The upgrade system in The Crew 2 is largely the same from the first game. You’ll earn a new engine or brakes with a numbered rating and a rarity color. The higher each of these are, the better your car will perform when that part is equipped. AFFIX parts grant additional perks and bonuses when equipped, but may not offer the best performance. This adds a trade-off element into how you upgrade and tune your car. Plus, for serious motorheads, there is a Pro Settings option which gives you a ton of sliders for adjusting things like Traction Control, ABS, ESP, and brake power.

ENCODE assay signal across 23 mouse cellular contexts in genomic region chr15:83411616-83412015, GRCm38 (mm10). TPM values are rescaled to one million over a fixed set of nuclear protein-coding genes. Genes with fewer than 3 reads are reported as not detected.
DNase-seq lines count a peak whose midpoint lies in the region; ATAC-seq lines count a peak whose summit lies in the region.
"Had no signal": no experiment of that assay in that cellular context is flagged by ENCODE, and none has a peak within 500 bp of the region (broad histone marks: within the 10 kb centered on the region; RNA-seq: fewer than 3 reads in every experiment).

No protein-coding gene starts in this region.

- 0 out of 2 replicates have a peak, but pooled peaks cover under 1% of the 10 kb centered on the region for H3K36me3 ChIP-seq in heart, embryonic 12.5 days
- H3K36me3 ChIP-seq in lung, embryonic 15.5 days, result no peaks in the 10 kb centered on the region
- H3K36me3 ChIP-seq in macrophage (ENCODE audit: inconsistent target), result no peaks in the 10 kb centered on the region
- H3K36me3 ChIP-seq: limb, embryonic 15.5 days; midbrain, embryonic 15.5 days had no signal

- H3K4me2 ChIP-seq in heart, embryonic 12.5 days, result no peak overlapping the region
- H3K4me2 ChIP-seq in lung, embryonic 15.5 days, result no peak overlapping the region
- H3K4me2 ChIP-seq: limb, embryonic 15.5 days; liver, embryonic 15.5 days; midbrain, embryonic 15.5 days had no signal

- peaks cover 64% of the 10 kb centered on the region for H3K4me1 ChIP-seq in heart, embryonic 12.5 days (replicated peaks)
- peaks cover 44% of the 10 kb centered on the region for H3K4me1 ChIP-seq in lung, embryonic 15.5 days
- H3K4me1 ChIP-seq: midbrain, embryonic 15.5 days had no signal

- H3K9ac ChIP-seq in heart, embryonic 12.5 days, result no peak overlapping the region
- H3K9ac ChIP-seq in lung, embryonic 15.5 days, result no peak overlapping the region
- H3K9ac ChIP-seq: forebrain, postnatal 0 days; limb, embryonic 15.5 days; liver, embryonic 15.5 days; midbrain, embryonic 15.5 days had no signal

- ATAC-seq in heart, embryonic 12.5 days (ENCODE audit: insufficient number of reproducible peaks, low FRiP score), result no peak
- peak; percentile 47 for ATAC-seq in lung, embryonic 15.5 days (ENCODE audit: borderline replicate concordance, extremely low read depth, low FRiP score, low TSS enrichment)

Arguably my biggest gripe with The Crew 2, however, came from a number of performance issues and bugs that severely hindered my experience. The skill challenges in my game glitched out entirely and would never appear after I completed just a handful. If I drove to a spot on a map where a challenge icon was, the challenge start simply did not appear. I tried uninstalling and reinstalling the game, turning my system off and on, rebooting the game, all to no avail. I can only assume I’m part of an incredibly small percentage of players who will suffer from this, but this did eliminate a chunk of the gameplay, and even made progressing and upgrading my vehicles to compete in the later events near impossible without simply redoing races I’d already completed. Add in the fact that I had vehicles and parts of the environment pop-in literally seconds before I crashed into them in some instances, and some severely long load times and The Crew 2 just feels like it lacks the polish it really needs to compete with the Forza Horizon series for the open-world racing crown.